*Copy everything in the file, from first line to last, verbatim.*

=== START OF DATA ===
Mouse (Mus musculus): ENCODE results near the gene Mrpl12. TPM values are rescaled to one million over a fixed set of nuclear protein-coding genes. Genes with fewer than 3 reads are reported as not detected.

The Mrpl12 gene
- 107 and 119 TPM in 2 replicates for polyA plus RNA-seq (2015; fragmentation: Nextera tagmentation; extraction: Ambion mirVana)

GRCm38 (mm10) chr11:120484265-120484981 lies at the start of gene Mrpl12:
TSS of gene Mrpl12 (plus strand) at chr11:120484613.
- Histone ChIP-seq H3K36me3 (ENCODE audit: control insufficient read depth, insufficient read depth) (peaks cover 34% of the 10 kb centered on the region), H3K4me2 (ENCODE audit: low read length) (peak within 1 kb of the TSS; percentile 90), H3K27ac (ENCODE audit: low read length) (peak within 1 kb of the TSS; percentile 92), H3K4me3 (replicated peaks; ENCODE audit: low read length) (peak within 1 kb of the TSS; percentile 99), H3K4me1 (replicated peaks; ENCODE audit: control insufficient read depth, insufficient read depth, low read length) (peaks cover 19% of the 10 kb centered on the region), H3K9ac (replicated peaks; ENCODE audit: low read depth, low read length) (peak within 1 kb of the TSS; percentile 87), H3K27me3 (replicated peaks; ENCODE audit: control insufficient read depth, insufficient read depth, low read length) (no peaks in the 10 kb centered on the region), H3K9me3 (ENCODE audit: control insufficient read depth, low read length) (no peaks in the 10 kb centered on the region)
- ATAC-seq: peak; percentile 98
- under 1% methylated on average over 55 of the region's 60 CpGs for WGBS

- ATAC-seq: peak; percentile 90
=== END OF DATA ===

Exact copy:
Mouse (Mus musculus): ENCODE results near the gene Mrpl12. TPM values are rescaled to one million over a fixed set of nuclear protein-coding genes. Genes with fewer than 3 reads are reported as not detected.

The Mrpl12 gene
- 107 and 119 TPM in 2 replicates for polyA plus RNA-seq (2015; fragmentation: Nextera tagmentation; extraction: Ambion mirVana)

GRCm38 (mm10) chr11:120484265-120484981 lies at the start of gene Mrpl12:
TSS of gene Mrpl12 (plus strand) at chr11:120484613.
- Histone ChIP-seq H3K36me3 (ENCODE audit: control insufficient read depth, insufficient read depth) (peaks cover 34% of the 10 kb centered on the region), H3K4me2 (ENCODE audit: low read length) (peak within 1 kb of the TSS; percentile 90), H3K27ac (ENCODE audit: low read length) (peak within 1 kb of the TSS; percentile 92), H3K4me3 (replicated peaks; ENCODE audit: low read length) (peak within 1 kb of the TSS; percentile 99), H3K4me1 (replicated peaks; ENCODE audit: control insufficient read depth, insufficient read depth, low read length) (peaks cover 19% of the 10 kb centered on the region), H3K9ac (replicated peaks; ENCODE audit: low read depth, low read length) (peak within 1 kb of the TSS; percentile 87), H3K27me3 (replicated peaks; ENCODE audit: control insufficient read depth, insufficient read depth, low read length) (no peaks in the 10 kb centered on the region), H3K9me3 (ENCODE audit: control insufficient read depth, low read length) (no peaks in the 10 kb centered on the region)
- ATAC-seq: peak; percentile 98
- under 1% methylated on average over 55 of the region's 60 CpGs for WGBS

- ATAC-seq: peak; percentile 90